The Sugar Shack itself has seen changes both large and small in recent years including the addition of a reverse osmosis machine and a switch from wood and coal to the more even heating of natural gas. Even their sap collection process has been simplified with the introduction of a vacuum that brings the sugar water to central location. Perhaps the most important change that they have seen in the last 30 years has been the introduction of tubing that can be left up year round. Everett and Christine vividly remember the years that they spent numbering the maple trees and creating intricate maps of where and how each piece of tubing was connected and spanned between trees.
During the season, they had to collect the sap in tanks and pump the tanks into the evaporator. Then, when the season came to a close they had to retrace their steps over and over again as they removed spouts, drained sugar lines, gathered and wrapped the lines only to unwrap them again at home in order to stretch them out along the entire length of their driveway to flush them out for the season and let them dry before winding them all back up and storing them for the next year. "We loved doing it then, but there is no way that we could do that again today. Sugar season is tiring enough as it is," said Christine. The new technology proved worthwhile during the 2013 maple sugar season when the Sechlers were able to boil 12 separate batches of syrup in a little over a month. The fruits of their labor resulted in 1,700 gallons of pure Pennsylvania maple syrup — some almost translucent in color. "We had our biggest day ever this year when we boiled 250 gallons of syrup in 11 hours. When you take away the first hour that was all cooking, that adds up to 25 gallons per hour," explained Sechler with pride and a touch of amazement.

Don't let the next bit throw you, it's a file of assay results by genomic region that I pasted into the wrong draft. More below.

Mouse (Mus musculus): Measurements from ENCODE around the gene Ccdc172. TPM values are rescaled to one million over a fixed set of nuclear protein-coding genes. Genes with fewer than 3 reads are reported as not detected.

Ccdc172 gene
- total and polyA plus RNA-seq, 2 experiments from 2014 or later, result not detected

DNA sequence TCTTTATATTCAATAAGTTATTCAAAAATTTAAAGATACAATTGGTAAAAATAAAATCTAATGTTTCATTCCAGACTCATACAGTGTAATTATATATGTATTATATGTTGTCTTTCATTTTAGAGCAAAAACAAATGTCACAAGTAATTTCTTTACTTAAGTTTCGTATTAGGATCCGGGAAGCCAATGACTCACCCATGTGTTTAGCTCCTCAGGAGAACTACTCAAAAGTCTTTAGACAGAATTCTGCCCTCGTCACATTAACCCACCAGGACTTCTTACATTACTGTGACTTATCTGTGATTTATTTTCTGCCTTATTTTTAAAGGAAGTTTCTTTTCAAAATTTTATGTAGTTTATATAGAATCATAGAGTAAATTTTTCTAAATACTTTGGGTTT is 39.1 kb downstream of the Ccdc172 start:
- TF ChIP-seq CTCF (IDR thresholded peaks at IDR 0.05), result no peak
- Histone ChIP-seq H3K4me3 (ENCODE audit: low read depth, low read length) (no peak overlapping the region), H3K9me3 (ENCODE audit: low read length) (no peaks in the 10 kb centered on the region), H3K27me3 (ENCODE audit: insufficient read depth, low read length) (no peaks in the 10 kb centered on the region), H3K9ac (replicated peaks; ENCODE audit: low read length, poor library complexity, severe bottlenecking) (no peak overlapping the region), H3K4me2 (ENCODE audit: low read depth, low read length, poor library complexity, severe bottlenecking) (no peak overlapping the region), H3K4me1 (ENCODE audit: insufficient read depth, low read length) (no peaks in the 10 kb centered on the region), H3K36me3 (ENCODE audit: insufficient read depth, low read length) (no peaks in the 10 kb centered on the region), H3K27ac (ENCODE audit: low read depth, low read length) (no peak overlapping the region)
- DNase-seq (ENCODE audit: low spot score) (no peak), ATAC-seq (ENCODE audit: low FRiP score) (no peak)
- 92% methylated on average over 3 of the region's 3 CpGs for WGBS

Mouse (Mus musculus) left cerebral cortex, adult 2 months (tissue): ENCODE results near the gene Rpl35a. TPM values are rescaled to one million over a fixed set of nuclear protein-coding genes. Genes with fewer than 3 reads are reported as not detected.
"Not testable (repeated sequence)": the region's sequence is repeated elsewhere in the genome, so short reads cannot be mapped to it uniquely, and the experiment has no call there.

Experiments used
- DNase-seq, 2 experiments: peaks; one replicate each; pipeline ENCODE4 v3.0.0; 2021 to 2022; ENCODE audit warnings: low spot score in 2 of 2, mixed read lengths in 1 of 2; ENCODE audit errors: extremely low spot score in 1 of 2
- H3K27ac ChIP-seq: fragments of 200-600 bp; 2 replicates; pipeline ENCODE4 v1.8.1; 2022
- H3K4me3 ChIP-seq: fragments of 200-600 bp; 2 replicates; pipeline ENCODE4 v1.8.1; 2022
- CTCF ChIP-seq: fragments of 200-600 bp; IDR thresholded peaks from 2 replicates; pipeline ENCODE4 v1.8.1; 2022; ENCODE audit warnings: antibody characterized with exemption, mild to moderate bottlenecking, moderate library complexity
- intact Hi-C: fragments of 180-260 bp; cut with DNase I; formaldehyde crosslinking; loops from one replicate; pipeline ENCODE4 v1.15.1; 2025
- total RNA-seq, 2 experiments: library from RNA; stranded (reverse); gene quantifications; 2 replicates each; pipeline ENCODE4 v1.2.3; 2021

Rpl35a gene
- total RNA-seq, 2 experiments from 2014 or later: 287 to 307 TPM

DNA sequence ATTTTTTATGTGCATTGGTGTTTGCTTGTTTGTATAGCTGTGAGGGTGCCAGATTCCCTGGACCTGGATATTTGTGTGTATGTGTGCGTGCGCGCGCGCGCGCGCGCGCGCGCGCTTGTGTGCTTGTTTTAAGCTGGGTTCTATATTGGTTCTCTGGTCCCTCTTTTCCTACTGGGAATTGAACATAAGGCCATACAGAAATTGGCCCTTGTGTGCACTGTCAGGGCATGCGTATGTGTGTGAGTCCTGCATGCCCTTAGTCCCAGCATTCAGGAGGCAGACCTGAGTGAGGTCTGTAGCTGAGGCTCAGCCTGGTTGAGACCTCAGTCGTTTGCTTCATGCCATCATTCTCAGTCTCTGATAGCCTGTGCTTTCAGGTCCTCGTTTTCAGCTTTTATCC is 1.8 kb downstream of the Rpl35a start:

All of the hard work ends up being well worth the effort when Everett and Christine take the time out of their daily routines to attend the various festivals and events where they display and sell their pure maple products. The Sechler Sugar Shack display table is filled with items that are as beautiful as they are delicious. Instead of having only the traditional brown maple syrup jugs, the Sechlers showcase their syrup in tin log cabins and glass bottles that are shaped like everything from a maple leaf to a fiddle to the Statue of Liberty. Many are even etched or painted with beautiful objects or country scenes, and all of them quickly draw an appreciative eye to their table.
Sechler Sugar Shack also proudly offers maple sugar cakes, maple cream, maple sugar and the ever-tasty maple covered peanuts in addition to their maple syrup. The presentation may draw in the customers, but it is the kindness and humor that Christine and Everett meet them with that keeps people visiting them time and time again. Often the people they meet out and about find themselves visiting the Sugar Shack during sugar season and seeing first-hand how the boiling process works. "This year, we had a Girl Scout troop from somewhere around Pittsburgh come in. We had hot dogs ready for them and we made them maple sundaes and we showed all of them — six adults and 12 Scouts — the reverse osmosis machine and how we boil and then Mark Millin took them to see the vacuum and how it works," said Sechler.
Patience and willingness to invite others into their sugar camp make the Sechlers both unique and beloved amongst maple producers. Their kindness extends to all of the family members and neighbors who help them string lines, tap trees and clean up everything; every year, after the weather gets warm, all of the workers and families are invited to Everett and Christine Sechler's home for a pancake dinner in thanks for all of their help. With hard work, commitment and a great love of people and maple syrup, Everett and Christine Sechler have upheld more than a mere sweet family tradition with the Sechler Sugar Shack — they have built a lasting legacy that will hopefully continue on in the next generations.